It might be odd to compare the musicals Marie Christine, a dark, complex take on the tragedy Medea, to Funny Girl, but hear me out.
Both center around women of power who sacrifice something for love. Both have significant structural issues — particularly in the second at (let’s not forget: Funny Girl goes pretty dark and flat in act 2). And, to overcome this, both shows require an incandescent star to buoy the material. In the case of Funny Girl, you know: Babs. For Marie Christine, composer Michael John LaChiusa was essentially commissioned to write the show for then up-and-comer Audra McDonald — arguably now Broadway’s biggest star — as her leading debut.
Despite all good intensions, the show played less than 100 performances and, for various reasons, is rarely produced (coincidentally, Funny Girl hasn’t been revived on Broadway since the original production closed 50 years ago). For Marie, chief among those reason is the Audra factor. The score was written to showcase her operatic range, emotional firepower and intensity. To produce the show without a strong lead is about as wise as producing Funny Girl without a star.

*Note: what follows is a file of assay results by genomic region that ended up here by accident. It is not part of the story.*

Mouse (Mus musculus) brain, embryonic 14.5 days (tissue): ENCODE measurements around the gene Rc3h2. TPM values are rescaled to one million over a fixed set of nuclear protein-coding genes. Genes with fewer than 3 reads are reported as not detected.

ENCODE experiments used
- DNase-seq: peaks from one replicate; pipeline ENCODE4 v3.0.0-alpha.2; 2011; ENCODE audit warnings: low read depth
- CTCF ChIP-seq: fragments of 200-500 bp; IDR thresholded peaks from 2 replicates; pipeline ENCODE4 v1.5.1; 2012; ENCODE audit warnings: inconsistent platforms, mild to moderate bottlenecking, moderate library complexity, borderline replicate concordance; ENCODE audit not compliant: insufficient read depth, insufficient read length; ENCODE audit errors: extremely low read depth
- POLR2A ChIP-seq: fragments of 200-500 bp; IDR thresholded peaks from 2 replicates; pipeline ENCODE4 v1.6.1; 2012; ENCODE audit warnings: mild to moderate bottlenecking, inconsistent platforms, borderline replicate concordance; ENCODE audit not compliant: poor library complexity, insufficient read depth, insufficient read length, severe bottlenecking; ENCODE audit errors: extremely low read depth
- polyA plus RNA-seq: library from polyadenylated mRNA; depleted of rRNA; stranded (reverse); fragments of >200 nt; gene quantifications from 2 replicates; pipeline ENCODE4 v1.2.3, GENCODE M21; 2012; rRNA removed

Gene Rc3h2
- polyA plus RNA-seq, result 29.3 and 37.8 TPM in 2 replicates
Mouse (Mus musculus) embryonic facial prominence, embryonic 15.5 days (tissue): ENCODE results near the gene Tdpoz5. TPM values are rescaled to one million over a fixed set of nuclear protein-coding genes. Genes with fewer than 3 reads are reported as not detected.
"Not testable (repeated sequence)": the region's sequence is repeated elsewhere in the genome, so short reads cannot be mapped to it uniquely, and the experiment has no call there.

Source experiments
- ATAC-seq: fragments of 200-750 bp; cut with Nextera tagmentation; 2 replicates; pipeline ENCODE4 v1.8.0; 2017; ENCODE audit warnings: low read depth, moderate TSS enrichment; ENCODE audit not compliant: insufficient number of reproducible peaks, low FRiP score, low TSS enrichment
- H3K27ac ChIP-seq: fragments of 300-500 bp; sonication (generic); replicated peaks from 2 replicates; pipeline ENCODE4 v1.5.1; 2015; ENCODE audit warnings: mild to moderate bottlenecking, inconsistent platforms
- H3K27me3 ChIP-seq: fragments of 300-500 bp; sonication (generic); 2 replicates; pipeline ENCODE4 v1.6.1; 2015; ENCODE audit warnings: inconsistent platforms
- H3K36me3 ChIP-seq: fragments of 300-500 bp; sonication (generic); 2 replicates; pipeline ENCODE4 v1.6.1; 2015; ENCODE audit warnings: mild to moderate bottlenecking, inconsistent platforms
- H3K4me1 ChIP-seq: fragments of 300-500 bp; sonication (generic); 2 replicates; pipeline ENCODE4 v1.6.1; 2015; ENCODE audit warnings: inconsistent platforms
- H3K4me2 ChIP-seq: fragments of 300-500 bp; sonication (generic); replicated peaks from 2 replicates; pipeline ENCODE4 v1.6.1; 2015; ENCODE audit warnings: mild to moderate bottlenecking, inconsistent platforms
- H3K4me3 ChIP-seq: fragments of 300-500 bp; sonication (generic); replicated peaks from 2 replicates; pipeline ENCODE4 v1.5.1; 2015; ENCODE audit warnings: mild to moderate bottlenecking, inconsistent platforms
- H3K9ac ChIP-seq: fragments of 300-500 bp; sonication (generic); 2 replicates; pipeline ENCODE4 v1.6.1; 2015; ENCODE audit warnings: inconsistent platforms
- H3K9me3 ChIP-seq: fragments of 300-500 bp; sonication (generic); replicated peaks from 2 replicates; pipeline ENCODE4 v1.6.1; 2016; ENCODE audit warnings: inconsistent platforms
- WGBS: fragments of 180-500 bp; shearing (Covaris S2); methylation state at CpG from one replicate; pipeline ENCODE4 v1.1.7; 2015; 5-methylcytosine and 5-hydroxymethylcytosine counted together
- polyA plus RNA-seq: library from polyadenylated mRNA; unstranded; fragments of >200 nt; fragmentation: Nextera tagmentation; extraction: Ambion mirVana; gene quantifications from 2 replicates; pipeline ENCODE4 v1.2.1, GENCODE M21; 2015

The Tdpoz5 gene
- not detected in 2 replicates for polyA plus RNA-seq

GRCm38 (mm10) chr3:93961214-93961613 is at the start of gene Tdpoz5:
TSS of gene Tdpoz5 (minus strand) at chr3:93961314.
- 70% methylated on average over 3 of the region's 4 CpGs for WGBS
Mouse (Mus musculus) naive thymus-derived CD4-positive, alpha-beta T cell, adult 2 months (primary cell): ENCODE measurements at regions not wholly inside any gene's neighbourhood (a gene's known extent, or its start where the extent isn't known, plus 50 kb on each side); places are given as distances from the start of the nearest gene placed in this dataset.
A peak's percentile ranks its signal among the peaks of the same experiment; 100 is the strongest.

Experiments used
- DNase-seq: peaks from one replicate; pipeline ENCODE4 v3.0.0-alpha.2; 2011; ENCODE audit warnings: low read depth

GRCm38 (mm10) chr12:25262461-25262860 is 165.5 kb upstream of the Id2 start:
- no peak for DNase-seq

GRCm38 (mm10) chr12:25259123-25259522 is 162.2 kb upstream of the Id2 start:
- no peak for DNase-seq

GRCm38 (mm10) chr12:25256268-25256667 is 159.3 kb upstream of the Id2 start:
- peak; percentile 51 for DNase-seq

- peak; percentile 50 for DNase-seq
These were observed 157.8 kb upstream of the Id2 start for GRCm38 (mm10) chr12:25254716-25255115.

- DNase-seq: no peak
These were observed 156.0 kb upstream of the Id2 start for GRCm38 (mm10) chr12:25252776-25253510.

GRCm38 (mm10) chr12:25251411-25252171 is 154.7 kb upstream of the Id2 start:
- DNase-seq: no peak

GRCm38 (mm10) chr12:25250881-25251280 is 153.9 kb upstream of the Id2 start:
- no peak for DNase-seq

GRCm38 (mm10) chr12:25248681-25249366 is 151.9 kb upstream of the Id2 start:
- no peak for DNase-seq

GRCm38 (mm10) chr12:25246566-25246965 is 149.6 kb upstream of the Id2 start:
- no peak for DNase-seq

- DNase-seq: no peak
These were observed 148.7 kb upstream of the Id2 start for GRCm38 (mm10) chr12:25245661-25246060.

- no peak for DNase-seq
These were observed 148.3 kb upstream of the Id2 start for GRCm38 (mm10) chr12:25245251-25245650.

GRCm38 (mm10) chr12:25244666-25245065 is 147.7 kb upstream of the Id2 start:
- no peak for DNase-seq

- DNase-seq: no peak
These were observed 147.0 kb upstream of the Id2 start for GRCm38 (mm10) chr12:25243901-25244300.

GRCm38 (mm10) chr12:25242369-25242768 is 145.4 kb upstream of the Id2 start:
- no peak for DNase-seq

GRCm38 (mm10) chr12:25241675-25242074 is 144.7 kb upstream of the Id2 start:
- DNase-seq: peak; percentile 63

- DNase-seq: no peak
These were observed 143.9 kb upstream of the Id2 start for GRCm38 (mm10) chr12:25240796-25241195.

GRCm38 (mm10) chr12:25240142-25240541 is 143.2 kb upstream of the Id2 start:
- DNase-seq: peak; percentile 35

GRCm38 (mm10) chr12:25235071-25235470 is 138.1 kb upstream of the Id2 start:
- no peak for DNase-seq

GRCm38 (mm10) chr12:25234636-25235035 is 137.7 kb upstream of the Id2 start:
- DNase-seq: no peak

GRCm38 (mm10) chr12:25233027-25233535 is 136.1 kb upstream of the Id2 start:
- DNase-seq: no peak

But the show, which features a haunting score and a chilling take on the Greek classic by setting it in 1890s New Orleans, deserves to be seen. Thankfully, BoHo Theatre has faced this challenge head-on and is giving us probably the best production this show will likely see in this city.
Kyrie Courter, an actress whom I’ve not seen before, brings all the requisite fire and ice to the role and navigates the rangy, counterintuitive score with relative ease and poise. It’s a must-see performance.
Director Lili-Anne Brown embraces the confined Theatre Wit space, feeding into the notions of isolation and claustrophobia that power the material. The tight ensemble float in and out of scenic designer Arnel Sancianco’s charred backdrop, while providing deft vocals with support of a stellar band (music direction by Aaron Benham).
That said, there are issues. Primarily, it’s hard to believe a woman as strong-willed as Marie would run off with a guy who’s CLEARLY a creep. Nothing about her relationship with Dante (the charming Ken Singleton) signals he’s worth it. And then when Marie does the deed at the end, it feels both contrived and anti-climatic. And then the show ... ends, leaving one with the sense the show remains unfinished.
Despite this, it’s a worthy trip to Theatre Wit.
“Marie Christine” plays through December 10 at Theatre Wit. More info here.